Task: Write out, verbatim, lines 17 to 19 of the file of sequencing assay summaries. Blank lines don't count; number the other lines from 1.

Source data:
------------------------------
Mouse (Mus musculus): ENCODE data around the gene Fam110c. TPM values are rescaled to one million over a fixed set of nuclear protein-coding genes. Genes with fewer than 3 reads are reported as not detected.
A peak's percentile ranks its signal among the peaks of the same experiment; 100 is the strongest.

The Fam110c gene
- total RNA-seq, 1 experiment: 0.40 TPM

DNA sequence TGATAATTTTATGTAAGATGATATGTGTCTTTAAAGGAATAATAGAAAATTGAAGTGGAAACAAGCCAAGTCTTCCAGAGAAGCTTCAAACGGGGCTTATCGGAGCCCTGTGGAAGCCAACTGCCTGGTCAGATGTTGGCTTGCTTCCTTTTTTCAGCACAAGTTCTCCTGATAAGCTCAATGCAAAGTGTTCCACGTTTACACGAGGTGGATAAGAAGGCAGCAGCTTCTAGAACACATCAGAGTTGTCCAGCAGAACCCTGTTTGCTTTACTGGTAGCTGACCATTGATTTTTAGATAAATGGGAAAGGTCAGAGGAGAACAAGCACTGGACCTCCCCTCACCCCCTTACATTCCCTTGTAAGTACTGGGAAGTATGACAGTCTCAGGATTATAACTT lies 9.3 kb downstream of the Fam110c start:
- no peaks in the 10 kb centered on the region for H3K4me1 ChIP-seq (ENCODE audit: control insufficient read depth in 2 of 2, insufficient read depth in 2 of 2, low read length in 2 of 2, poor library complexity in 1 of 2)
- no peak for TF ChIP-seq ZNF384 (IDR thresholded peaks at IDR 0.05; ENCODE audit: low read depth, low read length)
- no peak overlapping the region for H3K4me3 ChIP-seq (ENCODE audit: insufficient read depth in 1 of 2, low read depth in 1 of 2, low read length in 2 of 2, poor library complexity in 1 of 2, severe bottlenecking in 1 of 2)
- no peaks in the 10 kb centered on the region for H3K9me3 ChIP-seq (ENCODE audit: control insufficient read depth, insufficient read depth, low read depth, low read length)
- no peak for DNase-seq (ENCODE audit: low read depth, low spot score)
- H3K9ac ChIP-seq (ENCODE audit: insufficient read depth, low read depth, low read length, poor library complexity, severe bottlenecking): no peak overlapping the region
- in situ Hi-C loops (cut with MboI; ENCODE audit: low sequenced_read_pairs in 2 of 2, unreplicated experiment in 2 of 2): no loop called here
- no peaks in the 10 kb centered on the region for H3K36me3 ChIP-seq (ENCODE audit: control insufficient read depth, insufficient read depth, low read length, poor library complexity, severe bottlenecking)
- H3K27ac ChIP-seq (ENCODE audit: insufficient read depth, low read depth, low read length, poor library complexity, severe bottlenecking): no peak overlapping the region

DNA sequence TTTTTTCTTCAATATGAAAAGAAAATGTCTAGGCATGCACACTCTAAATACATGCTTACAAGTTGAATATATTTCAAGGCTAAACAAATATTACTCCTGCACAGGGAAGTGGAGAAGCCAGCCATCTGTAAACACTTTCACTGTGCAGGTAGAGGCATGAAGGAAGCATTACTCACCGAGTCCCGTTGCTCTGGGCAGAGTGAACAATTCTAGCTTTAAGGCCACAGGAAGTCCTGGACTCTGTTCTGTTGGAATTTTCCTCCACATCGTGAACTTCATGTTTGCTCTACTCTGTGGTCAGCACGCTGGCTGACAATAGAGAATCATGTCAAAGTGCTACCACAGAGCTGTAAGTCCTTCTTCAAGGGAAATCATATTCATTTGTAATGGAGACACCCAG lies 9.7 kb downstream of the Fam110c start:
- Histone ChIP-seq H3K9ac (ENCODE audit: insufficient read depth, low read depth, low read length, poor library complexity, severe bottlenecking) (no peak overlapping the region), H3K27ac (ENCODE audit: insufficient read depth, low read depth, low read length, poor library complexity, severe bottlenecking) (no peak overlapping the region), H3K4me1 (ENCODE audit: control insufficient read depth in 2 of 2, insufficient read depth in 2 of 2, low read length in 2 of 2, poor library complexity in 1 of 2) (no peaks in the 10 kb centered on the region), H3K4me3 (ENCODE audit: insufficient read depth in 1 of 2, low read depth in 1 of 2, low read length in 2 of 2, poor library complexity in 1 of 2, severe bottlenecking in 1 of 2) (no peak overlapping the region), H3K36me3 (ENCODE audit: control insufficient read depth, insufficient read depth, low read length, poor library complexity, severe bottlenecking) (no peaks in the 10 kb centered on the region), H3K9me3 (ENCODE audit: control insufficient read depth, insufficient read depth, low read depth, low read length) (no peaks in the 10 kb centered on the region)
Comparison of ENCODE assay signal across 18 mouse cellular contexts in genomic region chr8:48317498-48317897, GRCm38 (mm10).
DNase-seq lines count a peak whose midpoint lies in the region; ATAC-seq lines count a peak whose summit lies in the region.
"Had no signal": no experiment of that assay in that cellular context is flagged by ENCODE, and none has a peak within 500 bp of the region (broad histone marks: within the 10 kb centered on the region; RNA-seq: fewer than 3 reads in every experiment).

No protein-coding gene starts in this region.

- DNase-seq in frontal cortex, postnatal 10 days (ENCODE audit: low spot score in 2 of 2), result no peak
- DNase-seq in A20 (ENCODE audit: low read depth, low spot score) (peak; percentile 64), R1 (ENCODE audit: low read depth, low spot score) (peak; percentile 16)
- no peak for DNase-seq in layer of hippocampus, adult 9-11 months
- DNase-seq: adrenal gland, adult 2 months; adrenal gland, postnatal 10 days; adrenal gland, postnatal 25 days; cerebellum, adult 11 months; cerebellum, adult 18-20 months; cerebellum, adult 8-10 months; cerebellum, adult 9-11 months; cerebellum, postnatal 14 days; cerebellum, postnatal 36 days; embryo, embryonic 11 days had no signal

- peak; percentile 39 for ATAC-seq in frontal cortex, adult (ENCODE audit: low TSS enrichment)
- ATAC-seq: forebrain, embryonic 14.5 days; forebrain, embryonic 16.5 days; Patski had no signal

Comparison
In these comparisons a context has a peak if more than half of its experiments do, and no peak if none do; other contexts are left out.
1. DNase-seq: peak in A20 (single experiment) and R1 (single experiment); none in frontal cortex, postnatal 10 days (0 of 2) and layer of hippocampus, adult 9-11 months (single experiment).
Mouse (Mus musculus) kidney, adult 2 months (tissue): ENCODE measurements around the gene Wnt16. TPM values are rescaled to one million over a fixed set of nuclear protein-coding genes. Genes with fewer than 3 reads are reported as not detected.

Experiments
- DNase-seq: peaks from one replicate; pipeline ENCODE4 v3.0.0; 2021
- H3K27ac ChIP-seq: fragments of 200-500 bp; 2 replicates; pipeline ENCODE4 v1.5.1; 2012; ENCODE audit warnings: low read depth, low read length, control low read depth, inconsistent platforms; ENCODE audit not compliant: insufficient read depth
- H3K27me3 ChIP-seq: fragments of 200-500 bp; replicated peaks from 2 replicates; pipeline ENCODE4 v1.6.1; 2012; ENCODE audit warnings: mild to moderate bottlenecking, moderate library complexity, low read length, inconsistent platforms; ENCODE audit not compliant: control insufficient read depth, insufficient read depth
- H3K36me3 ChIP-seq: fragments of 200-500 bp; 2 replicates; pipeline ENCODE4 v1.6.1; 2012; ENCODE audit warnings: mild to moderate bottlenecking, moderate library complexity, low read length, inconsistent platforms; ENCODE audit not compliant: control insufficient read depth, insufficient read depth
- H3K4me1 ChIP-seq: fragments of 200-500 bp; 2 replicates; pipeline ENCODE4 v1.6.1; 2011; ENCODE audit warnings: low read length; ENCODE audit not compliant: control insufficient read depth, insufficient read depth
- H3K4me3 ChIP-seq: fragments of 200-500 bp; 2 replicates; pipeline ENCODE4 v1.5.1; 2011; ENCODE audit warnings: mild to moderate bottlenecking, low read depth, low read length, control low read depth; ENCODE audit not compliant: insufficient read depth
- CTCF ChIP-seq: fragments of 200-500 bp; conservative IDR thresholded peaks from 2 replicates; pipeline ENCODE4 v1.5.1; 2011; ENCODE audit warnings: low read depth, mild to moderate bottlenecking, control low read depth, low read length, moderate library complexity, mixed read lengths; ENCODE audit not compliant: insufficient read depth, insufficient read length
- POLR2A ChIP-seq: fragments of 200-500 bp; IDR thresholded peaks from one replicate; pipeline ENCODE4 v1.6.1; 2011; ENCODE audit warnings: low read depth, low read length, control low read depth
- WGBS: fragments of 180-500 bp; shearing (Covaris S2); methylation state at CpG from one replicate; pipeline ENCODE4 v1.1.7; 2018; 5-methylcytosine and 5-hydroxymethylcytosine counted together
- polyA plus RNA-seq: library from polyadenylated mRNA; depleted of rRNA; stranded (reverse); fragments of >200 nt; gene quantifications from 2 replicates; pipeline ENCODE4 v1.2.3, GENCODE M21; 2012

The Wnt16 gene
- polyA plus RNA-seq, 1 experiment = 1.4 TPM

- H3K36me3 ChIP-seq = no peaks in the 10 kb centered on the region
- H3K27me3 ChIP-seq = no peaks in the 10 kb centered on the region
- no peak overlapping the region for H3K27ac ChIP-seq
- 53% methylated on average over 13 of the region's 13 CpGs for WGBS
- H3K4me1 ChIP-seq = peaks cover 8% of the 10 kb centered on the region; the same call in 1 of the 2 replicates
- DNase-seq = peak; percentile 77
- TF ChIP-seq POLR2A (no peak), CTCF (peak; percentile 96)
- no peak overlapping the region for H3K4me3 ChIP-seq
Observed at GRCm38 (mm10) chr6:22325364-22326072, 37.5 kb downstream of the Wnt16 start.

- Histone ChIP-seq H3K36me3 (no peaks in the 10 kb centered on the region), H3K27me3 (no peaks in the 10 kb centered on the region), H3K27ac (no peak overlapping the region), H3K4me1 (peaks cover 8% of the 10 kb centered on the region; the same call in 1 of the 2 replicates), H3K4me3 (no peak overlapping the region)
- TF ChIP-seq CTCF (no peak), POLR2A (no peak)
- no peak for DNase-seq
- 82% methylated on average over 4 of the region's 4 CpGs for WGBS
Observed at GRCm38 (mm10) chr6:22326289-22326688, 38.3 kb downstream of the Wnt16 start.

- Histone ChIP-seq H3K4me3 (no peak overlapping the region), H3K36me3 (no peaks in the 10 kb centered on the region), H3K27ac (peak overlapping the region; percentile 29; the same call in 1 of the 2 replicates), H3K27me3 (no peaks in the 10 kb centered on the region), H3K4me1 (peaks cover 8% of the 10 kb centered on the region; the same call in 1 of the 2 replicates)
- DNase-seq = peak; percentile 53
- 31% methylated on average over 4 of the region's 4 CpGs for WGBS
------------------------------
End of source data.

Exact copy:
Comparison of ENCODE assay signal across 18 mouse cellular contexts in genomic region chr8:48317498-48317897, GRCm38 (mm10).
DNase-seq lines count a peak whose midpoint lies in the region; ATAC-seq lines count a peak whose summit lies in the region.
"Had no signal": no experiment of that assay in that cellular context is flagged by ENCODE, and none has a peak within 500 bp of the region (broad histone marks: within the 10 kb centered on the region; RNA-seq: fewer than 3 reads in every experiment).